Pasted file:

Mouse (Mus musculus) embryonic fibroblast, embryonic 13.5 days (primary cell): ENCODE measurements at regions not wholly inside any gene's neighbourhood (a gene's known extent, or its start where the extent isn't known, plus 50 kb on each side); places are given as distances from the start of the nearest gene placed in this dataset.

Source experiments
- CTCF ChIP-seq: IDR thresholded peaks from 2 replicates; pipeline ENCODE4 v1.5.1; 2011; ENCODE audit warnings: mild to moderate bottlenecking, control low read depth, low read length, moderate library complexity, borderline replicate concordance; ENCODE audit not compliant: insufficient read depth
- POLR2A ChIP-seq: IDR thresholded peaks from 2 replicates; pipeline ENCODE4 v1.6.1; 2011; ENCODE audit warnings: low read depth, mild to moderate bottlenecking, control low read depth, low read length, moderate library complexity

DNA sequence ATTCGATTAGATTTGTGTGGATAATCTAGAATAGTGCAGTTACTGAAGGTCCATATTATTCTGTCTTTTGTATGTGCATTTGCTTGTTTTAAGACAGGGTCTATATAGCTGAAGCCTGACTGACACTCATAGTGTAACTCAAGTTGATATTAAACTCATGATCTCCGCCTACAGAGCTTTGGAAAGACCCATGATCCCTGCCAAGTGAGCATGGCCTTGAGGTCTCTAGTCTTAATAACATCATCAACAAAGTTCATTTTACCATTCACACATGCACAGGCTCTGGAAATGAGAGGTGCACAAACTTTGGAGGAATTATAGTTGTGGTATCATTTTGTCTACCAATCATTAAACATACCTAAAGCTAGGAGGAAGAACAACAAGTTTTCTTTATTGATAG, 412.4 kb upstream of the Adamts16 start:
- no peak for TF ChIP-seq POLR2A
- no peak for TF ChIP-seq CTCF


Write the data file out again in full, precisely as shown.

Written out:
Mouse (Mus musculus) embryonic fibroblast, embryonic 13.5 days (primary cell): ENCODE measurements at regions not wholly inside any gene's neighbourhood (a gene's known extent, or its start where the extent isn't known, plus 50 kb on each side); places are given as distances from the start of the nearest gene placed in this dataset.

Source experiments
- CTCF ChIP-seq: IDR thresholded peaks from 2 replicates; pipeline ENCODE4 v1.5.1; 2011; ENCODE audit warnings: mild to moderate bottlenecking, control low read depth, low read length, moderate library complexity, borderline replicate concordance; ENCODE audit not compliant: insufficient read depth
- POLR2A ChIP-seq: IDR thresholded peaks from 2 replicates; pipeline ENCODE4 v1.6.1; 2011; ENCODE audit warnings: low read depth, mild to moderate bottlenecking, control low read depth, low read length, moderate library complexity

DNA sequence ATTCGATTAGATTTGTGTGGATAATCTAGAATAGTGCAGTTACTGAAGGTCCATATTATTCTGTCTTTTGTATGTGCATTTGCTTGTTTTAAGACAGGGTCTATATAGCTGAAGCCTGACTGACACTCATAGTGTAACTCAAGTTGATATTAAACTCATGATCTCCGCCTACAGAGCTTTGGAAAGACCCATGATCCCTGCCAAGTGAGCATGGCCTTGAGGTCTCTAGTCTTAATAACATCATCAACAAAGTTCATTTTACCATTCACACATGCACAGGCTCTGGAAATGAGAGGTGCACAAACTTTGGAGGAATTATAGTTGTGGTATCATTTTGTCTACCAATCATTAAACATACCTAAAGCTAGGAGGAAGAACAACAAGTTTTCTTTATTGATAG, 412.4 kb upstream of the Adamts16 start:
- no peak for TF ChIP-seq POLR2A
- no peak for TF ChIP-seq CTCF